More than 3.7 million people give birth in the U.S. every year. And this year, of course, a pandemic prevails. As a result, pregnant people and OB-GYN doctors like me are tracking the research on Covid-19 vaccination in pregnancy.
The most extensive study to date, published in The New England Journal of Medicine, provides more evidence that the Pfizer and Moderna mRNA vaccines are safe and effective during pregnancy for both mom and baby.
Health providers celebrated the Covid-19 vaccine Emergency Use Authorization (EUA) by the U.S. Food and Drug Administration (FDA), but the initial clinical guidance for vaccinating pregnant people was unclear.
On December 11, 2020, the Advisory Committee on Immunization Practices (ACIP) issued an interim recommendation allowing vaccination of those 16 years and older, but the guidance did not include specific recommendations during pregnancy. Pregnant women were not included in initial Covid-19 vaccine trials.
On December 13, 2020, the American College of Obstetricians and Gynecologists (ACOG) issued a strong response advocating for the inclusion of pregnant women in a practice advisory. ACOG was clear in its clinical guidance: pregnant and breastfeeding people should not be left out.
The New England Journal of Medicine then published “Preliminary Findings of mRNA Covid-19 Vaccine Safety in Pregnant Persons.” The study authors analyzed data over three months from December 14, 2020 to February 28, 2021. The researchers pulled information from three large databases: the v-safe after vaccination health checker surveillance system, the v-safe pregnancy registry, and the Vaccine Adverse Event Reporting System (VAERS).
This post-authorization monitoring paper analyzed 35,691 participants to help establish the mRNA vaccine safety profile and guide public health policy.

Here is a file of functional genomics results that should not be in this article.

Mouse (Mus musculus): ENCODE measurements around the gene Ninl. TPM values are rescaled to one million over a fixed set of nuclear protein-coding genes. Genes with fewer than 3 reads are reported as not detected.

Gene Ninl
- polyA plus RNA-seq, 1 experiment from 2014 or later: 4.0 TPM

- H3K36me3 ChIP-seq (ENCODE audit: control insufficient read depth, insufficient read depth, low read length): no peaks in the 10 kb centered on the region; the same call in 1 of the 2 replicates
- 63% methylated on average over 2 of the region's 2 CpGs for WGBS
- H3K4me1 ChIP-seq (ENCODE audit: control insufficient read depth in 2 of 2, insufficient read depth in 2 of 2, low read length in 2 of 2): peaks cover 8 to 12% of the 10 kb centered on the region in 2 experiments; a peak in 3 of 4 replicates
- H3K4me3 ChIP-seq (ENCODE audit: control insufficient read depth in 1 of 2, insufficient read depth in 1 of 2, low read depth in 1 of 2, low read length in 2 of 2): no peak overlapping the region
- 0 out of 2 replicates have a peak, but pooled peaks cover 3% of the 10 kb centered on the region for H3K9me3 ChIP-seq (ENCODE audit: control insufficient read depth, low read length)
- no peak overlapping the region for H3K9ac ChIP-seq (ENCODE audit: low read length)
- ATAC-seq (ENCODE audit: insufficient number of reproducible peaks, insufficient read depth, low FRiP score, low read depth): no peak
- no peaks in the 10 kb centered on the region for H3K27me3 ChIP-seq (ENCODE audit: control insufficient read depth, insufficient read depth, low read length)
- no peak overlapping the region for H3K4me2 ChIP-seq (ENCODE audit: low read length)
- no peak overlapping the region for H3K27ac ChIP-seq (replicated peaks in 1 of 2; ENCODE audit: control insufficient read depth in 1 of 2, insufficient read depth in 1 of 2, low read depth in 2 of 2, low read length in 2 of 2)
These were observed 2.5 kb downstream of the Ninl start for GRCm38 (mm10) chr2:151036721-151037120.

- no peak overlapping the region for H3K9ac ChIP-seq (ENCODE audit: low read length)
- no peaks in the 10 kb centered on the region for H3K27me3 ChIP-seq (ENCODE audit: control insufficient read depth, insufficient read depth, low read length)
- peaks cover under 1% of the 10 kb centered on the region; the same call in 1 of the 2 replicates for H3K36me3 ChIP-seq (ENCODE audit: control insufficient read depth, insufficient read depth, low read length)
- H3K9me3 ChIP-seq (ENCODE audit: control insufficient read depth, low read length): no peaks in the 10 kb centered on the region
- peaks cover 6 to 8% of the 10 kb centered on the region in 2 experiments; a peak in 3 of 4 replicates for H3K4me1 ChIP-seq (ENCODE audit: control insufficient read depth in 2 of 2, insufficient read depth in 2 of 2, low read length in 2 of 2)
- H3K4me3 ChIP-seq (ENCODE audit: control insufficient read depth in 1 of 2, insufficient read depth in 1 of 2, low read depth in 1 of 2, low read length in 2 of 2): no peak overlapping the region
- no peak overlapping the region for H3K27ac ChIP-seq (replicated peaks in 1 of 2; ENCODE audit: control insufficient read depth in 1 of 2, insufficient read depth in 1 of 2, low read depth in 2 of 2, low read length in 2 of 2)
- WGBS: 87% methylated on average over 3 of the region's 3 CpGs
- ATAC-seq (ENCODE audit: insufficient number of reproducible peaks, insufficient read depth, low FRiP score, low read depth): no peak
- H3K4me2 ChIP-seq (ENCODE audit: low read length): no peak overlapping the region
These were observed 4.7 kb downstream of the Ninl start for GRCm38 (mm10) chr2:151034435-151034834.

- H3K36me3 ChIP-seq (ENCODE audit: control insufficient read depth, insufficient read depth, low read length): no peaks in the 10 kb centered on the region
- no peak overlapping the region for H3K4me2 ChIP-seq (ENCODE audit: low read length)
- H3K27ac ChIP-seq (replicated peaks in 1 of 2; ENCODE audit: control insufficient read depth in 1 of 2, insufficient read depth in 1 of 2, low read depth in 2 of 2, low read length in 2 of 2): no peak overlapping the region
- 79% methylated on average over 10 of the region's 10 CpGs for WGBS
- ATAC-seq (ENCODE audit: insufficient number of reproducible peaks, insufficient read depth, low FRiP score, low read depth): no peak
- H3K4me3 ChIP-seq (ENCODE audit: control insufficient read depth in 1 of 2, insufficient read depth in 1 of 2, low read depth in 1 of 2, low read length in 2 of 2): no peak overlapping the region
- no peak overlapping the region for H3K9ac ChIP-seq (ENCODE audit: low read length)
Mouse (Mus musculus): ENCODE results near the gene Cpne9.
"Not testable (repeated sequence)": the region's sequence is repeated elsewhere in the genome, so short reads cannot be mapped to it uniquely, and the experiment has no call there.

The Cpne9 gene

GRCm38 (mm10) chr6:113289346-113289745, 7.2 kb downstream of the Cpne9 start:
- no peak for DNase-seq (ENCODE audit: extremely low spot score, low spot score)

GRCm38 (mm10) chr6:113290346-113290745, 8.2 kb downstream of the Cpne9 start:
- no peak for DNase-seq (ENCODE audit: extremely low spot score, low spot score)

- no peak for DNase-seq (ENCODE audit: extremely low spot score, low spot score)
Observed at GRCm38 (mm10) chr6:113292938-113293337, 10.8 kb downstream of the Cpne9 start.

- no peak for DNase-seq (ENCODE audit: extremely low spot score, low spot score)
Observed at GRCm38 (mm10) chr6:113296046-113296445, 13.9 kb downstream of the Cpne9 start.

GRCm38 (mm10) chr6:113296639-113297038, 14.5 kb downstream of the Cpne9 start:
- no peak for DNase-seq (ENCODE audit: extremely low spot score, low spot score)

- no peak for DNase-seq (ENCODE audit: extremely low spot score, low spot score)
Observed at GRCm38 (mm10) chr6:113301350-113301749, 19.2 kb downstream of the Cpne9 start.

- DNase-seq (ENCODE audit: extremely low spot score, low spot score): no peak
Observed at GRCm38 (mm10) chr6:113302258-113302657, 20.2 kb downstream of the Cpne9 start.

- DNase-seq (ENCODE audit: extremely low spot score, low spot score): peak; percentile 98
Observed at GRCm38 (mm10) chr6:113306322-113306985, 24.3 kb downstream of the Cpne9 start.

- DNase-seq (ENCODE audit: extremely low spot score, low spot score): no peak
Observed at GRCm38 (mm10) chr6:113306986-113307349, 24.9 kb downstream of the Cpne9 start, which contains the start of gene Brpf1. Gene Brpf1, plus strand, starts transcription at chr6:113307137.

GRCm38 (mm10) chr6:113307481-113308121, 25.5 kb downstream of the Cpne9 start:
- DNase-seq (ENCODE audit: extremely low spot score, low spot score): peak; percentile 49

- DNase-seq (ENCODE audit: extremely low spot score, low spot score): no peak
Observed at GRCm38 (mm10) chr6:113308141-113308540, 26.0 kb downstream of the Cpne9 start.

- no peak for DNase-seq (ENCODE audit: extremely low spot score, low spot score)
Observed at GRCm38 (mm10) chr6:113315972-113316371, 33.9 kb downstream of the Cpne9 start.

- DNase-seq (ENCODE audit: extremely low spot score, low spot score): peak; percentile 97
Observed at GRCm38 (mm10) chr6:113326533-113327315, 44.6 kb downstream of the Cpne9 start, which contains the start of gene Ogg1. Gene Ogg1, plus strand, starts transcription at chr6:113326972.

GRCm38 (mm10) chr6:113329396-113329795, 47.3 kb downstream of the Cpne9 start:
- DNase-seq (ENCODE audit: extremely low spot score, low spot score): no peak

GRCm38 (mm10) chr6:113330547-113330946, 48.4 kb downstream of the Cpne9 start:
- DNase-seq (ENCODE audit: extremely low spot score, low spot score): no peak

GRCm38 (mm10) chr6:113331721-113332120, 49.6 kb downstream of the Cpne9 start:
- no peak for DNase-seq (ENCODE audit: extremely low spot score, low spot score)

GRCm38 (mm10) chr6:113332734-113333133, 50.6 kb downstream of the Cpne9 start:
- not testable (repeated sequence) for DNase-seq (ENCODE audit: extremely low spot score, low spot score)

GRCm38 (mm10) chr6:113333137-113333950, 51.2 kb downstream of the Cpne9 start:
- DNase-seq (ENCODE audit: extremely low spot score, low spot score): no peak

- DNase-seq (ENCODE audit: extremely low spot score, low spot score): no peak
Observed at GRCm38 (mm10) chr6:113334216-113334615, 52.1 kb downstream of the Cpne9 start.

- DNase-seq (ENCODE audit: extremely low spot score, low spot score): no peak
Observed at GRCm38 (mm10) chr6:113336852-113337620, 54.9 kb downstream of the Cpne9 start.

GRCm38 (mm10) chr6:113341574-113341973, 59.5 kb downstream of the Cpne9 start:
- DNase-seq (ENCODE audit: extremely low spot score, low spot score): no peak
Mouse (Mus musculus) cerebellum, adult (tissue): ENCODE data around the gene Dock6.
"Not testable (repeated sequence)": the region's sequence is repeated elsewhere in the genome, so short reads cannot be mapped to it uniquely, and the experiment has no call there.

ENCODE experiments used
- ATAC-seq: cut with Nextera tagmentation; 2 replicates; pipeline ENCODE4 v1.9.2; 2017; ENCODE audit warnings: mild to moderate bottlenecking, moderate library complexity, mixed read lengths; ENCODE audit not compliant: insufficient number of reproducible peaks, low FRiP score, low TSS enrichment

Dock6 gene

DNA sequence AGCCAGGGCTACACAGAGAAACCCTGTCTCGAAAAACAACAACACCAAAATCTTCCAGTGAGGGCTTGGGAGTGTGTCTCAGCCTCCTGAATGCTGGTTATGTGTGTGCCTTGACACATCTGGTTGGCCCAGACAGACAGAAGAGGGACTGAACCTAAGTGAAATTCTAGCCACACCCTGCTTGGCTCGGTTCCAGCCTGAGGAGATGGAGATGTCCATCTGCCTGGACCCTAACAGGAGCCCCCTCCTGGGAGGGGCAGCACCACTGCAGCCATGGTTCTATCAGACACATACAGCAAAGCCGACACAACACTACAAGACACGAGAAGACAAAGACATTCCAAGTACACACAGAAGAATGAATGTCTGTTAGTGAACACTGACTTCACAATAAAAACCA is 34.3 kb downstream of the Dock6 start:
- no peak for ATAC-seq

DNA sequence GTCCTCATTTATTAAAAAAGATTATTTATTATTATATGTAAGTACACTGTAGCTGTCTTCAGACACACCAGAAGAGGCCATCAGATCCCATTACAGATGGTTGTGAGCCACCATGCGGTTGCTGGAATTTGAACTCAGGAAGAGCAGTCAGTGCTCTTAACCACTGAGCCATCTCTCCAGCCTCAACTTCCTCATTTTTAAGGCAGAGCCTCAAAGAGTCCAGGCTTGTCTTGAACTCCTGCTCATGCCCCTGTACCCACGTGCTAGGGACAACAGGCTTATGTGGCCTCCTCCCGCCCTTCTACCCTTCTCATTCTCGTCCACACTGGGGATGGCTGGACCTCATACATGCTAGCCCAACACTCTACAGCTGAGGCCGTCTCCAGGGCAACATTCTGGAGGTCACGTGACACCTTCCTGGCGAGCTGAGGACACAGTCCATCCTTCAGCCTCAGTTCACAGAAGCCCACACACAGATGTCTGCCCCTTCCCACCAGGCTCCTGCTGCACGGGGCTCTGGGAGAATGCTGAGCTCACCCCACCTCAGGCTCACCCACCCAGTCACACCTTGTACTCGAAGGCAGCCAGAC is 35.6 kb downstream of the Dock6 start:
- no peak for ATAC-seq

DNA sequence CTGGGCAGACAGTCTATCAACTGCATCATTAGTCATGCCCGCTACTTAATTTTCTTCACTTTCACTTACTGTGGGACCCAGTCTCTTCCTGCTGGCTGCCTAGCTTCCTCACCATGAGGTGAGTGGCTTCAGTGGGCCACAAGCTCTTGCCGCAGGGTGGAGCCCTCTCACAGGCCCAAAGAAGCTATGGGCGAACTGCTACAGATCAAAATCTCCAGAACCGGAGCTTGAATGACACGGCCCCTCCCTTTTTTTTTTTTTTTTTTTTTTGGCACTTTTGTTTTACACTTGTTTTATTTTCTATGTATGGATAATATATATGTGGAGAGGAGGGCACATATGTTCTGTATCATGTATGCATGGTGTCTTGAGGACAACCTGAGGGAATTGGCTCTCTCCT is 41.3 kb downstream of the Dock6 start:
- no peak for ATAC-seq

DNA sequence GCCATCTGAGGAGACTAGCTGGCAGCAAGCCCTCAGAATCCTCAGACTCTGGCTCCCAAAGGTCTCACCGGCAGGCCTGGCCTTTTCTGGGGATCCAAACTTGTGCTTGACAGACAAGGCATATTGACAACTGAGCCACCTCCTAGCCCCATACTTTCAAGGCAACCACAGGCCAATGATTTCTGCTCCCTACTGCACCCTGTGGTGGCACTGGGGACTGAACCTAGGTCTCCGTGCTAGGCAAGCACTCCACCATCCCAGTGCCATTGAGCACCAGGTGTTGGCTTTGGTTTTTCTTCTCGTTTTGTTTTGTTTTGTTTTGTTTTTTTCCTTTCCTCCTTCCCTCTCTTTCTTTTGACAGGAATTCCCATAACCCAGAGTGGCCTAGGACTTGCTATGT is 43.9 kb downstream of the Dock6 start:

Research showed the pregnant people experienced similar side effects as nonpregnant people after receiving the vaccine. The most common symptoms were injection-site pain, fatigue, headache, and muscle aches.
Pregnant recipients reported higher rates of nausea than nonpregnant people after the second mRNA vaccine dose.
The study did not show an increase in poor pregnancy outcomes. Miscarriage, stillbirth, and preterm birth rates were not higher in those who received a Covid-19 vaccine. The data did not show an increase in fetal growth problems or birth defects. These findings are important as women’s health providers combat online misinformation spreading false links of the vaccine to poor pregnancy outcomes.
This large analysis showing the safety of the mRNA Covid-19 vaccines by Moderna and Pfizer is great news for pregnant people worldwide. The CDC director, Rachel Walensky, stated during a press briefing that she “recommends that pregnant people receive the Covid-19 vaccine.” (NOTE: the CDC website has not yet been updated to reflect this statement.)
Much remains unknown about the novel coronavirus’s effects on pregnant women and babies. New research shows most pregnant women with Covid-19 do well but have an increased risk of ICU admission and preterm labor.
Scientists have shown already that moms pass protective antibodies to their baby after a natural Covid-19 infection. This NEJM paper adds to the growing body of evidence supporting the safety and efficacy of Covid-19 vaccination during pregnancy and lactation.